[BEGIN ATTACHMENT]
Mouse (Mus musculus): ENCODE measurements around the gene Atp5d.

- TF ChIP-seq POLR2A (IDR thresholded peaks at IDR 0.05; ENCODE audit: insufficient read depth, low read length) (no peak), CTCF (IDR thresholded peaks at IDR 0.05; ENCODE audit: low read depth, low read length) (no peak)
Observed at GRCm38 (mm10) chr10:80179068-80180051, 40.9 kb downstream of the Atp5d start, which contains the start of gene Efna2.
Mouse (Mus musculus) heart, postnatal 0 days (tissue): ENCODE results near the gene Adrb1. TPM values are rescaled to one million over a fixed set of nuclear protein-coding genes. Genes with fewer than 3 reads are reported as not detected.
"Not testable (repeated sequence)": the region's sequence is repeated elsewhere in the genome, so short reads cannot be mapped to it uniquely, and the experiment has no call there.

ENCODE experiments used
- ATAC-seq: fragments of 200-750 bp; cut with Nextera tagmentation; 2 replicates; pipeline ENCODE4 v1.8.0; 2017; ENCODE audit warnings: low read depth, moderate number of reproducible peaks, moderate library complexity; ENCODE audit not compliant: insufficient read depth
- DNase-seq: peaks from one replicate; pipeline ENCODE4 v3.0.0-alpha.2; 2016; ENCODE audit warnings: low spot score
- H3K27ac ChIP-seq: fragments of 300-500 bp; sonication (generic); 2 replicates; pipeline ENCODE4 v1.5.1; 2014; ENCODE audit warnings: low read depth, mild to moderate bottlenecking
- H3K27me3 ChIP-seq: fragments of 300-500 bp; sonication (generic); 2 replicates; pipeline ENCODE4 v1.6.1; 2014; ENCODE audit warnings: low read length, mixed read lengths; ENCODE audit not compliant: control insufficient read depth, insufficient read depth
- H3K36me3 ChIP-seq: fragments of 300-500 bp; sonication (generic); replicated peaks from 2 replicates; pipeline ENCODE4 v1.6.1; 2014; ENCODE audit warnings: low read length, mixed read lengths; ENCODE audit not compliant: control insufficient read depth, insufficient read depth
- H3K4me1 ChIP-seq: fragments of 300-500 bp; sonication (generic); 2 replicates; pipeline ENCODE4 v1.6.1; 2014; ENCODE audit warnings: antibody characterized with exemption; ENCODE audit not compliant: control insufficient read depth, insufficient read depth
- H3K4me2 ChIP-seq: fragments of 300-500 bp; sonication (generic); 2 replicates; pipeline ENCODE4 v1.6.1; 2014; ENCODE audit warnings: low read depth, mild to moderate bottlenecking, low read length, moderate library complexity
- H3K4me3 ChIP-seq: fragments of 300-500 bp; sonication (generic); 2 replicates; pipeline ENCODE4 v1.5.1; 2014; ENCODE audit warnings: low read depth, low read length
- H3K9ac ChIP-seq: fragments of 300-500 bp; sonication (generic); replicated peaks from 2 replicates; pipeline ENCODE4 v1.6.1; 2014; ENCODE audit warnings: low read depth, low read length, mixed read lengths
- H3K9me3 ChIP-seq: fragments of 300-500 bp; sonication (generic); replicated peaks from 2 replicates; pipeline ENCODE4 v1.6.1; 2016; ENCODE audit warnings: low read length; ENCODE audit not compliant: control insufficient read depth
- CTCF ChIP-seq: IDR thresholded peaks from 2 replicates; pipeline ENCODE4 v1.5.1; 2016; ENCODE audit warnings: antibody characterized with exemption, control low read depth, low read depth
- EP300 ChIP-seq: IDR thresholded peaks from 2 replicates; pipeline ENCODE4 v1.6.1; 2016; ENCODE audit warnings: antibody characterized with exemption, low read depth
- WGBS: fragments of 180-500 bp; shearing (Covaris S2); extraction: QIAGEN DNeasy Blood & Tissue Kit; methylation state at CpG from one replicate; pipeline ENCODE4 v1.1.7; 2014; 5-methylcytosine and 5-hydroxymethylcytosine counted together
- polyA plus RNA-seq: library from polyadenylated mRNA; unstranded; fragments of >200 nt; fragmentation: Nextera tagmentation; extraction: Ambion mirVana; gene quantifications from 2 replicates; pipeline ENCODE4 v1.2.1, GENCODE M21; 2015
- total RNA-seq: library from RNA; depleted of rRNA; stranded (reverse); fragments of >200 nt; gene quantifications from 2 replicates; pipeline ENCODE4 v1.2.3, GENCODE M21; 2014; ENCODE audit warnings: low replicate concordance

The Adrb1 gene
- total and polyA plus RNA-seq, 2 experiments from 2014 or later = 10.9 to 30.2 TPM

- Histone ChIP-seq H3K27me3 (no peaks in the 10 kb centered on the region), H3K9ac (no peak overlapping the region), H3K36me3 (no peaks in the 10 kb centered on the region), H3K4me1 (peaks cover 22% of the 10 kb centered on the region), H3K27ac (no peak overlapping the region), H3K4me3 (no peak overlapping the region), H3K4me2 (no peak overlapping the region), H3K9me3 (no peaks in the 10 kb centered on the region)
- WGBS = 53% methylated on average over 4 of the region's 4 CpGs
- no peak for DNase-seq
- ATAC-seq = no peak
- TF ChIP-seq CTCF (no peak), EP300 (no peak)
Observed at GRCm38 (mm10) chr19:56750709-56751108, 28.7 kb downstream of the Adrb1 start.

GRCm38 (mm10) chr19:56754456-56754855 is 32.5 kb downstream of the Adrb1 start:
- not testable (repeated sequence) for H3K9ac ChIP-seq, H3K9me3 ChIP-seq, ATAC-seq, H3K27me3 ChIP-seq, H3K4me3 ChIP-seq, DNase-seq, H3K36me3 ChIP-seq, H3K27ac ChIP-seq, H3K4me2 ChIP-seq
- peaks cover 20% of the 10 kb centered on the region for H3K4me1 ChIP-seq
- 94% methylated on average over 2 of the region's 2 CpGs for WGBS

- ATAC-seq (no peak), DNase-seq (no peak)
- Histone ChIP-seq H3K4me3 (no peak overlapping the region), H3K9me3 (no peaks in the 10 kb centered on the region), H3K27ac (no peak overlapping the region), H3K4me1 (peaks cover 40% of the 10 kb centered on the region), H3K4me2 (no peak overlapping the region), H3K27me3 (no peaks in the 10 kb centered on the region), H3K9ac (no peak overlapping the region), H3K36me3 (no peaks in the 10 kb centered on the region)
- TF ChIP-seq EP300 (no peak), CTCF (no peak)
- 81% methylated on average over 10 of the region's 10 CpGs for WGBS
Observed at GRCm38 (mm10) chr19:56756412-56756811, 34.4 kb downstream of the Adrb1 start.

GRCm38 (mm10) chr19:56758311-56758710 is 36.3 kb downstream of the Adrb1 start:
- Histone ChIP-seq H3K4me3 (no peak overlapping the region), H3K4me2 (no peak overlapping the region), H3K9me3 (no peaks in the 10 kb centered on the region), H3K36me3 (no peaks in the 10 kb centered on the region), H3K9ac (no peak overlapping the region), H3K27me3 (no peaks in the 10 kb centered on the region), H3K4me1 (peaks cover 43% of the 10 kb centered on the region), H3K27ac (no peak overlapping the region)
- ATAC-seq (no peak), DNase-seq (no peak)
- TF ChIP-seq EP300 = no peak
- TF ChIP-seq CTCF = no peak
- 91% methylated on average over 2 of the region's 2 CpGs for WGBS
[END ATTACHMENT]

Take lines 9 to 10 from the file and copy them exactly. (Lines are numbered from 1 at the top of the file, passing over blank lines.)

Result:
- H3K27ac ChIP-seq: fragments of 300-500 bp; sonication (generic); 2 replicates; pipeline ENCODE4 v1.5.1; 2014; ENCODE audit warnings: low read depth, mild to moderate bottlenecking
- H3K27me3 ChIP-seq: fragments of 300-500 bp; sonication (generic); 2 replicates; pipeline ENCODE4 v1.6.1; 2014; ENCODE audit warnings: low read length, mixed read lengths; ENCODE audit not compliant: control insufficient read depth, insufficient read depth